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  • Jaskarn Pawar

You need to know about this tax trap if you’re returning to work after retiring

Updated: Mar 16, 2023


The latest figures suggest that thousands of retired people are returning to work. If you’re thinking about doing the same, you need to be aware of the Money Purchase Annual Allowance (MPAA).


Figures from Royal London suggest that some people that retired during the pandemic have returned to work in some way. The number of people aged between 50 and 64 that are “economically inactive” fell by 84,000 in the three months to October 2022.


There are many reasons why someone may choose to return to work. It may have been part of their plan after taking an initial break, or some may find they missed the structure that work provides. High inflation over the last year is likely to have played a role in the decision for many too, as the cost of living has significantly increased.


There are different ways to return to work as well. While some may have returned to a similar full-time position they held before, others may be working part-time, be self-employed, or even running their own business.


One of the potential long-term benefits of returning to work is that it could provide an opportunity to boost your pension savings and the income you receive when you retire. However, the MPAA could limit how much you’re able to tax-efficiently save through a pension.


The amount you could tax-efficiently save into your pension could fall to just £10,000


When you save into a pension, the government provides tax relief, which boosts your savings. This makes pensions a tax-efficient way to save for retirement.


There is a limit on how much you can save without suffering a tax charge. For many people, the Annual Allowance is up to £40,000 each tax year, up to 100% of their annual earnings.


However, if you have already taken a flexible income from your pension, this falls significantly to just £10,000 under the MPAA (as of the 2023/24 tax year).


It could mean you can’t tax-efficiently contribute as much to your pension as you first believe. If you’ve returned to work to increase your financial security or income later in life, the MPAA could harm your long-term plans.


As pension contributions are typically invested to deliver returns over the long term, the impact of a lower Annual Allowance for your projected retirement income could also be more than you think.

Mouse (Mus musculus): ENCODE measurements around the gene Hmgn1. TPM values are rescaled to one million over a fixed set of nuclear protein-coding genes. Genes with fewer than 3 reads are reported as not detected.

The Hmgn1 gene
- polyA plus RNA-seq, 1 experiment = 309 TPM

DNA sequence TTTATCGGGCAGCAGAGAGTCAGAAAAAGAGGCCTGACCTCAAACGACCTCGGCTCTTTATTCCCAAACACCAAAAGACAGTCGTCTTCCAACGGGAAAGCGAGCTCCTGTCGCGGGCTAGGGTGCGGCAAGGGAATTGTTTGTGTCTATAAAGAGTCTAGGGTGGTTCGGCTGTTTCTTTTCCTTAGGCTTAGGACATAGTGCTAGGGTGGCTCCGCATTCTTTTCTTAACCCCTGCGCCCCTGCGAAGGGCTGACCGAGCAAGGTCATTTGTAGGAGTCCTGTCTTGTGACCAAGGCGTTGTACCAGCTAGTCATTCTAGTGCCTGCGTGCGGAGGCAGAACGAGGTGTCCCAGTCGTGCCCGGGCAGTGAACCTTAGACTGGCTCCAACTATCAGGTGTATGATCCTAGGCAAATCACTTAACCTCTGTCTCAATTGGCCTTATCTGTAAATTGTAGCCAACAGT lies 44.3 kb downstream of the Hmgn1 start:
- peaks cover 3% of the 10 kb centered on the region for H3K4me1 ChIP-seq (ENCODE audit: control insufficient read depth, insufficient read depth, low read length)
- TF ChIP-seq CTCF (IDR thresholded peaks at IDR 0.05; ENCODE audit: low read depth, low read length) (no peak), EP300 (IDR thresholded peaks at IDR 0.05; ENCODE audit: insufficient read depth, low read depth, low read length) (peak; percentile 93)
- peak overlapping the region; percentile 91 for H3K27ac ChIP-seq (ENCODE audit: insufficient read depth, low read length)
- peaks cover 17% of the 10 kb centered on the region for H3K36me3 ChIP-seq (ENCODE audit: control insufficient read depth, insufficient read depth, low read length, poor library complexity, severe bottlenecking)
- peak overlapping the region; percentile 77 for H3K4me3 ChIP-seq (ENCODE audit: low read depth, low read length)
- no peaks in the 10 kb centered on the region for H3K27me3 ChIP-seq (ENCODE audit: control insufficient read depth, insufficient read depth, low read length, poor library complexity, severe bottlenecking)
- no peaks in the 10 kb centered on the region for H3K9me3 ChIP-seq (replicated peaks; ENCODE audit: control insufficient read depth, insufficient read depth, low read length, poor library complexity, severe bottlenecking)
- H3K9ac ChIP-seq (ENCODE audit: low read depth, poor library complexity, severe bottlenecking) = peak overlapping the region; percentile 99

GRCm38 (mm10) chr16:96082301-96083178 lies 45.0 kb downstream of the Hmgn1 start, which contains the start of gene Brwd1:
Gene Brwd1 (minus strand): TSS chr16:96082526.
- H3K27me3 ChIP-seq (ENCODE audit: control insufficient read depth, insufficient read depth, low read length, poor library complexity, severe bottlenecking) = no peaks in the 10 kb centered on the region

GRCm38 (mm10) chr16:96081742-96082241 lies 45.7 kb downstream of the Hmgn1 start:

If you’re affected by the MPAA it’s important to understand how your contributions will add up and what it means for your financial future.


While you can usually carry forward any unused Annual Allowance for up to three years, this isn’t normally the case if you’re subject to the MPAA. So, if you want to save as much as possible through your pension after returning to work, making regular contributions and using the full MPAA each year could make sense.


You may be able to withdraw some money from your pension without triggering the MPAA. This includes taking small pension pots, usually defined as less than £10,000, and taking up to 25% of your pension as a tax-free lump sum.


So, if you want to take some time away from work but intend to return, considering these options could mean you can still benefit from a higher Annual Allowance in the future.


If you will be taking lump sums from your pension, remember to consider the long-term effects. Taking part of your savings now could mean you have less when you retire and are at risk of running out of money during your lifetime. We can work with you to understand how taking a lump sum from your pension now could affect your long-term finances.


Exceeding the Money Purchase Annual Allowance could result in an unexpected tax bill


If you exceed the MPAA, you will get a tax charge on any pension contributions that exceed it, this includes contributions you make and those made on your behalf, such as those made by your employer.


Understanding how much you could be charged can be complex and will depend on when you first accessed your pension. However, it could reduce how much you have for retirement and may affect whether saving into a pension is the right decision for you.


We can help you calculate a potential tax charge and review your alternative options to get the most out of your money if the MPAA could affect you.


Update your financial plan if you’re returning to work


If you’re returning to work after taking time off, updating your financial plan could help keep you on track and make the most out of your money.


A tailored financial plan can identify potential opportunities, help you understand your tax liability, and set out the steps you need to take to reach your goals. Please contact us to talk about your plans.


Please note: This blog is for general information only and does not constitute advice. The information is aimed at retail clients only.


A pension is a long-term investment not normally accessible until 55 (57 from April 2028). The fund value may fluctuate and can go down, which would have an impact on the level of pension benefits available. Past performance is not a reliable indicator of future results.


The tax implications of pension withdrawals will be based on your individual circumstances. Thresholds, percentage rates and tax legislation may change in subsequent Finance Acts.


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